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February 22, 2016

Pulling the Threads of Big Security Data

Alex Woodie

(Brian-A-Jackson/Shutterstock.com)

New software from Exabeam promises to help security researchers spot malicious users by “pulling the threads” of big security data and thereby uncovering patterns that otherwise would be difficult to discern.

The new software, called Threat Hunter, enables security analysts to search, pivot, and drill down across multiple dimensions of user activity to find sessions that contain specific risky behaviors, the company says.

Threat Hunter delivers some of the same type of user behavior analytics (UBA) capabilities that Exabeam delivered last fall with the initial release of its machine learning-powered UBA platform.

However, instead of relying on algorithms to piece together the various network activities, logon attempts, and other events that collectively represent the signature of a hacker breach, Threat Hunter empowers the human analyst to search through vast reams of log data to spot possible signs of malfeasance.

“The big difference is that Threat Hunter allows security pros to query the platform to find all users whose sessions contain specific activities or attributes, or any combination of activities or attributes,” an Exabeam spokesman says.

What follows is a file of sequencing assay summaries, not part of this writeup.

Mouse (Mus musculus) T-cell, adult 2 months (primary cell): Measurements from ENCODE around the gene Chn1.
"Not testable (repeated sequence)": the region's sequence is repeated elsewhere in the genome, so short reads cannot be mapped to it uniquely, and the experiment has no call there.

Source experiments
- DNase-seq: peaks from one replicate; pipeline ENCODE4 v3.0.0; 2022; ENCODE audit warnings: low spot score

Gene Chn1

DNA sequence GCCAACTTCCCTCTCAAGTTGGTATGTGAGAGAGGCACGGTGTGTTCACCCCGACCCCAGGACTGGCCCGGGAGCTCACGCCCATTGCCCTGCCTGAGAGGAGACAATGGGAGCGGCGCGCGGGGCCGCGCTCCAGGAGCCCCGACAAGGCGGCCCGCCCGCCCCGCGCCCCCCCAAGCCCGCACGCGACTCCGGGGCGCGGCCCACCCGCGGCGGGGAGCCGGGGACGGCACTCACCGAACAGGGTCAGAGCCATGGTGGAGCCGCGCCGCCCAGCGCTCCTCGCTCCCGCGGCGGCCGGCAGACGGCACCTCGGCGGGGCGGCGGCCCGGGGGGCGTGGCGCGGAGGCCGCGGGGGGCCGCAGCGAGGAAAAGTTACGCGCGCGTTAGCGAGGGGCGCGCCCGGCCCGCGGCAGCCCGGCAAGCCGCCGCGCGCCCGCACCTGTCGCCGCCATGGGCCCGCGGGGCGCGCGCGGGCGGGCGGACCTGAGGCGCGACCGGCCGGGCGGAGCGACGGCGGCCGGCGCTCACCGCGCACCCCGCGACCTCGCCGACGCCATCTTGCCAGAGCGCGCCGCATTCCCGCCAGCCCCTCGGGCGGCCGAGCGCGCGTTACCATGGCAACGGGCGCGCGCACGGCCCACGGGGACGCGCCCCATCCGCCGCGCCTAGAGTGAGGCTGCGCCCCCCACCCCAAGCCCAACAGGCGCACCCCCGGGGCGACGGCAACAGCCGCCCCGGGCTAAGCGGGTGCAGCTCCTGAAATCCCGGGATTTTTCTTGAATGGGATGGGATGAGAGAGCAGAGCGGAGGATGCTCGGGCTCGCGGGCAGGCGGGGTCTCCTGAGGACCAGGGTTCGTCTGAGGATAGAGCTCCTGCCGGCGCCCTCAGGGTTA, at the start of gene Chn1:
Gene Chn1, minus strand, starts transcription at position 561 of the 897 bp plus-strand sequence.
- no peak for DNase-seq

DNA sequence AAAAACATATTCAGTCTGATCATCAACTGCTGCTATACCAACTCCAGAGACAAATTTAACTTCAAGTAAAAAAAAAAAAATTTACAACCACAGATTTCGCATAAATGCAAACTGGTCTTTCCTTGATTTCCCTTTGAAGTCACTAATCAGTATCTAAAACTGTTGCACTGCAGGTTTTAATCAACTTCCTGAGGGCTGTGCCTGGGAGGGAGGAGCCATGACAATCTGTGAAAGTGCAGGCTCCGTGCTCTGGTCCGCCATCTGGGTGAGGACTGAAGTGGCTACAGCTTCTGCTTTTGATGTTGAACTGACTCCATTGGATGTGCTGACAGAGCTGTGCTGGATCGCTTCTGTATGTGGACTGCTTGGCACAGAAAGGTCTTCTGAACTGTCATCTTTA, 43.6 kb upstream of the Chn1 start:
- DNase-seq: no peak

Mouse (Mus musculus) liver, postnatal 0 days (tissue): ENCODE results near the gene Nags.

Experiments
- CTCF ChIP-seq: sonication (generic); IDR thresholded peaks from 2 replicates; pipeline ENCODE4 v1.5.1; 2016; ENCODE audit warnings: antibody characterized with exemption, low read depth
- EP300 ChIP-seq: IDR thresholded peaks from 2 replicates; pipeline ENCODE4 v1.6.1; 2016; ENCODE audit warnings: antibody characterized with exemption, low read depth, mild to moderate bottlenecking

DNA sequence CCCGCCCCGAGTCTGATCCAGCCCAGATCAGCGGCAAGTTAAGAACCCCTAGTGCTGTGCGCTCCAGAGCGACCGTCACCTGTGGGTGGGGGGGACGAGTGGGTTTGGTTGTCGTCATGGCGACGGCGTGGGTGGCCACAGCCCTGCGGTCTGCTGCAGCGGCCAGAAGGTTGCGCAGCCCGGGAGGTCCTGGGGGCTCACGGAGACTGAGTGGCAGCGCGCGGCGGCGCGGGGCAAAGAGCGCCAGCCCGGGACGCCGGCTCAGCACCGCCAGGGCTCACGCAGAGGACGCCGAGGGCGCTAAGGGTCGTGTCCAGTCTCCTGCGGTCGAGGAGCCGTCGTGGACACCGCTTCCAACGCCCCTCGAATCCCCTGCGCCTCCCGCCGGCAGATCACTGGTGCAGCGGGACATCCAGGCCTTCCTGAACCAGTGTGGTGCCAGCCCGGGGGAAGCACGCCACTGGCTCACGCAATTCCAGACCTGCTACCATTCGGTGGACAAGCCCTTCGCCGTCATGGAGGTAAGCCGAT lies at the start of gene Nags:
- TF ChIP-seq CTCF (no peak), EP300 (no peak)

“For example, an analyst might first ask for all user sessions where the user logged into the VPN from a foreign country for the first time,” the spokesman continues. “The analyst can then trim the results by asking for users who then accessed a server for the first time, and then later the anti-malware software flagged a problem on that server. While each of these activities is independent of the others, the ability to combine them in a simple, point-and-click search provides significant power to even a junior analyst.”

Threat Hunter provides another take on a problem that has bedeviled security researchers for years: how best to search through vast collections of data to spot signs of the existence of cybercriminals within an internal network. By combining an easy-to-use GUI with the power of machine learning algorithms, Exabeam hopes it has come up with the right combination.

“To date, UBA products have only offered something like a recommendation engine for security alerts. It’s like using Netflix but you can only see the suggestions for you, never search for what you want,” Exabeam CEO Nir Polak says in a press release. “With Threat Hunter, Exabeam gives you the power of advanced search to find the imposters in your infrastructure.”

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